Proof that SU(n) is a group

1. Nov 6, 2015

spaghetti3451

1. The problem statement, all variables and given/known data

Show that the set of all $n \times n$ unitary matrices with unit determinant forms a group.

2. Relevant equations

3. The attempt at a solution

For two unitary matrices $U_{1}$ and $U_{2}$ with unit determinant, det($U_{1}U_{2}$) = det($U_{1}$)det($U_{2}$) = 1.

So, closure is obeyed.

Matrix multiplication is associative.

The identity matrix is unitary with unit determinant.

For a unitary matrix $U_{1}$ with unit determinant, 1 = det($U_{1}U_{1}^{-1}$) = det($(U_{1}$)det($U_{1})^{-1}$) = det($U_{1})^{-1}$).

Therefore, the inverse exists.

Am I correct?

2. Nov 6, 2015

Staff: Mentor

Your first version was better. You just had to add that 1 is unitary and unitary matrices are invertible.

3. Nov 6, 2015

spaghetti3451

How does the fact that 1 is unitary prove anything?

Same goes for the fact that the unitary matrices are invertible.

4. Nov 6, 2015

Staff: Mentor

You need to have 1 inside the group. And you showed that the inverse is unitary. What you did not show was, that the inverse exists at all. Of course it does, since det U cannot be zero. (As I said, it was almost perfect already. These 2 facts I mentioned are a little sophisticated I admit. But in a strong sense it has to be mentioned.)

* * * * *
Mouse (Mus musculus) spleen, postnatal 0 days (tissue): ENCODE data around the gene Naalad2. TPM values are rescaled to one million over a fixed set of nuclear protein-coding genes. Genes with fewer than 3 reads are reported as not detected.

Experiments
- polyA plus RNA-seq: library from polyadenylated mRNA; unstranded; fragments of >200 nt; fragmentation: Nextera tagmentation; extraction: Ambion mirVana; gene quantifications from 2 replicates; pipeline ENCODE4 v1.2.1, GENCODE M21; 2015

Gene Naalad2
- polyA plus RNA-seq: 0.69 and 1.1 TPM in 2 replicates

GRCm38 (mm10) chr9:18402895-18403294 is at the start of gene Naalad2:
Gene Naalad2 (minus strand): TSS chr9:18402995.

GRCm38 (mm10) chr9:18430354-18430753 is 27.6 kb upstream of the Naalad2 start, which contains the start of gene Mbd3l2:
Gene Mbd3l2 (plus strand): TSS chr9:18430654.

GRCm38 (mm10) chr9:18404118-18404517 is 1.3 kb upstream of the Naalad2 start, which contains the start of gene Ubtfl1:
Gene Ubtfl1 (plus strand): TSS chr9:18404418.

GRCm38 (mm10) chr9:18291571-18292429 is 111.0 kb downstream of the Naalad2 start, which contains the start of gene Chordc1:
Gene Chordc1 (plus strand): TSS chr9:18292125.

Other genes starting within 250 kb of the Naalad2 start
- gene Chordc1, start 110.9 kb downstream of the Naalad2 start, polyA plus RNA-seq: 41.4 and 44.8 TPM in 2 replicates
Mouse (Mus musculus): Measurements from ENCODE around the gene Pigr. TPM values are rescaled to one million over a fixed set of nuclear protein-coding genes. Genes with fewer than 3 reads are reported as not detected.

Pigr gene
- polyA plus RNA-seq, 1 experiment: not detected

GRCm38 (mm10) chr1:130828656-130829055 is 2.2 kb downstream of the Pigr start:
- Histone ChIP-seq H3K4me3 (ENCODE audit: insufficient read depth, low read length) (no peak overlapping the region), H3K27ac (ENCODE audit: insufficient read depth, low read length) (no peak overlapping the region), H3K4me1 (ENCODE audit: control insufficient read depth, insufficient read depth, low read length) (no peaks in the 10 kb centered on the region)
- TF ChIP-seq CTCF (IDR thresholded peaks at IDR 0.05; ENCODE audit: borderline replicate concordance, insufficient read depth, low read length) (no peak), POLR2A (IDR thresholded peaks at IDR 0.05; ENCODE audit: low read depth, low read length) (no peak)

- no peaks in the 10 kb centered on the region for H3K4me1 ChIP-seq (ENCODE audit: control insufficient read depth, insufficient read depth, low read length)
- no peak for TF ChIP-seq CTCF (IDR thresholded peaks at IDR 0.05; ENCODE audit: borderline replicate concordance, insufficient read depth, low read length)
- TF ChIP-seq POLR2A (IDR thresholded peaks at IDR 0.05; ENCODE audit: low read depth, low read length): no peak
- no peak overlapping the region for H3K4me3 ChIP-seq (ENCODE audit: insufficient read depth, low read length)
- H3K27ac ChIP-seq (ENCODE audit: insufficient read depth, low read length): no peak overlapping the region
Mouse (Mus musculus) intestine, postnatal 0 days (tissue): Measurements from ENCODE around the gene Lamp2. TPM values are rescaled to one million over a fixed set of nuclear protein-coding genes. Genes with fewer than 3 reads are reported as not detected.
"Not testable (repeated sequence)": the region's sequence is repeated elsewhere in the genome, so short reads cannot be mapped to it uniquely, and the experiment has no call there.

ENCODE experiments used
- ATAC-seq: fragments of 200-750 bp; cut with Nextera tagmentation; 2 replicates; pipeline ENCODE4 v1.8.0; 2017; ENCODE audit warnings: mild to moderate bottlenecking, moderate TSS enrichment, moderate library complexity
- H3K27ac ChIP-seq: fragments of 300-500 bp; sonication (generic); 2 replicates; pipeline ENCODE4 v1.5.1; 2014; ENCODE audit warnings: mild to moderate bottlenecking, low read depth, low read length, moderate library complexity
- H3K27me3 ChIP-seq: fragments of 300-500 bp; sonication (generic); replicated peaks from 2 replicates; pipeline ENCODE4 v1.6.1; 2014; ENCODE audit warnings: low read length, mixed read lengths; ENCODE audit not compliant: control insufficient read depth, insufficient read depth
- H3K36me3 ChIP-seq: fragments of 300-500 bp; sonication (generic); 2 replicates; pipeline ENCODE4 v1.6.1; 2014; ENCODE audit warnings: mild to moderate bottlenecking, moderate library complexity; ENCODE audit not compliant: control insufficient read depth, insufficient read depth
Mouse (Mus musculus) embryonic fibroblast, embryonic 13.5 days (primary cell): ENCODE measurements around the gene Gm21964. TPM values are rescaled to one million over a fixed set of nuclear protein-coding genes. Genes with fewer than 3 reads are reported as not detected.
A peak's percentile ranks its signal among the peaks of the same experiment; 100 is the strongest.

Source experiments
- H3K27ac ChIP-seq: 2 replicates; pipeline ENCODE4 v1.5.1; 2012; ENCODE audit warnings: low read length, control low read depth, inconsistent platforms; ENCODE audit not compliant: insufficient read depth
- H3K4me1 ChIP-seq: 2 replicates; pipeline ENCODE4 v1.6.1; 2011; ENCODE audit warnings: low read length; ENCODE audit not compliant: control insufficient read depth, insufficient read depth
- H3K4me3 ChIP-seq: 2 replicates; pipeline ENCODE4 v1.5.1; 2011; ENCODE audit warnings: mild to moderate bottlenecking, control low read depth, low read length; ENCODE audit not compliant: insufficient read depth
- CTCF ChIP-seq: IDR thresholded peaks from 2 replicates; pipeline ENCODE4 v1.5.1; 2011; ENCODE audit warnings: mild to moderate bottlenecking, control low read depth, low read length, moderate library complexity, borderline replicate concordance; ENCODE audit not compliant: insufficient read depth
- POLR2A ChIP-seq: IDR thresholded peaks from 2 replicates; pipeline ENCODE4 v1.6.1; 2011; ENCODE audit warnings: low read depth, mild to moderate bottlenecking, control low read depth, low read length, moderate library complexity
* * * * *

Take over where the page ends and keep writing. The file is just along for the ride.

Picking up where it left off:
5. Nov 6, 2015

spaghetti3451

Do I need to have 1 in the group because it is the identity element? Is that what you mean?

6. Nov 6, 2015

Staff: Mentor

Yes. I meant the unity matrix with 1. It all depends on your definition of SU(n). If you require SU(n) ⊂ GL(n) to be "the set of all invertible (n x n) matrices that ..." then you're done with the inverse element by showing it is unitary. If you require SU(n) ⊂ M(n) to be "the set of any (n x n) matrices that ..." then it's not clear a priori that unitary matrices are invertible. Perhaps U^-1 doesn't exits. You perfectly have done the hard part and showed that if it exists, then it has to be unitary, i.e. within the group. The existence hasn't been mentioned. I mean there are matrices that cannot be inverted.
The existence of the unitary matrix, the 1 in GL(n) is clear. Of course it is also unitary so 1 is even in SU(n). Just mention it. Otherwise you would have a 1 but not as part of the group. It has to be - an clearly is - in the group.

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